2017 ORS 279A.225¹
Protests and disputes

(1) A protest regarding the procurement process, the contents of solicitation documents or the award or proposed award of an original contract may be directed only to the administering contracting agency. The protest must be in accordance with the provisions of ORS 279B.400 (Protests and judicial review of approvals of special procurements) to 279B.425 (Review of prequalification and debarment decisions).

(2) A protest regarding the use of a cooperative procurement by a purchasing contracting agency after the execution of an original contract may be directed only to the purchasing contracting agency. The protest must be in accordance with the provisions of ORS 279B.400 (Protests and judicial review of approvals of special procurements) to 279B.425 (Review of prequalification and debarment decisions) and is limited in scope to the purchasing contracting agency’s authority to enter into a cooperative procurement contract.

(3) The decision of a local contracting agency to use a cooperative procurement is reviewable in the circuit court of the county where the principal offices of the local contracting agency are located. The decision of a state contracting agency to use a cooperative procurement shall be reviewable by the Circuit Court for Marion County or the circuit court of the county where the principal offices of the state contracting agency are located.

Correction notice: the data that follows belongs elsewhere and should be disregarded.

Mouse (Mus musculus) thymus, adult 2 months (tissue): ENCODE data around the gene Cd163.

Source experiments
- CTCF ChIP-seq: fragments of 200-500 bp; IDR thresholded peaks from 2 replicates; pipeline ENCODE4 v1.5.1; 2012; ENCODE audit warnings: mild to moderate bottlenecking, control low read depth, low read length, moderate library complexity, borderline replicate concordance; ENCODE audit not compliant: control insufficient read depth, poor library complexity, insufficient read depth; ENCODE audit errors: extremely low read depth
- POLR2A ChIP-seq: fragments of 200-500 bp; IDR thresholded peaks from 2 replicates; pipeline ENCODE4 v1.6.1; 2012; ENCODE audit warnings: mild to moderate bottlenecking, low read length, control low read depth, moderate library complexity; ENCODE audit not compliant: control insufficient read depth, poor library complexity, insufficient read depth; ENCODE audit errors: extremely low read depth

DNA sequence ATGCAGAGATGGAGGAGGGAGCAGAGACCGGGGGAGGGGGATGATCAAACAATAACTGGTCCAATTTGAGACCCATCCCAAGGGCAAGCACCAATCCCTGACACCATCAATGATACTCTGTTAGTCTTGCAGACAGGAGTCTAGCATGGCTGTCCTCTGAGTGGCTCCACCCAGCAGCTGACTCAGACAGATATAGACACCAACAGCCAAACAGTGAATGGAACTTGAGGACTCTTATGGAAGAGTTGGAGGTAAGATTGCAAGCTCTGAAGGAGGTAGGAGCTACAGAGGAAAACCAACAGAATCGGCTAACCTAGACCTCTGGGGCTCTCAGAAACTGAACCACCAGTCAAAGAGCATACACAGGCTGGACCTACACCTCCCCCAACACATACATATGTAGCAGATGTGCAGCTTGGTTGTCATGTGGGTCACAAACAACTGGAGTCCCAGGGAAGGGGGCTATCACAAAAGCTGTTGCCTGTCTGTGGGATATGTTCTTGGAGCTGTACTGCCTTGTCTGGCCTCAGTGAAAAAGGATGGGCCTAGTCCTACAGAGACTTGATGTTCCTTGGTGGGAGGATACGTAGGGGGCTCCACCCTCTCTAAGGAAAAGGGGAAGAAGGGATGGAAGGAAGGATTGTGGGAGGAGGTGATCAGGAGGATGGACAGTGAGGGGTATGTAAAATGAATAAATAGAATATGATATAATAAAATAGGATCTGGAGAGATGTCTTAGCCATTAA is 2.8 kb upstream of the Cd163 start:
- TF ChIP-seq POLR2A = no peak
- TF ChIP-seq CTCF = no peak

(4) Disputes regarding contract performance between a purchasing contracting agency and a contractor may be resolved solely by the purchasing contracting agency and the contractor. [2003 c.794 §30]

1 Legislative Counsel Committee, CHAPTER 279A—General Provisions, https://­www.­oregonlegislature.­gov/­bills_laws/­ors/­ors279A.­html (2017) (last ac­cessed Mar. 30, 2018).
 
2 OregonLaws.org contains the con­tents of Volume 21 of the ORS, inserted along­side the per­tin­ent statutes. See the preface to the ORS An­no­ta­tions for more information.
 
3 OregonLaws.org assembles these lists by analyzing references between Sections. Each listed item refers back to the current Section in its own text. The result reveals relationships in the code that may not have otherwise been apparent.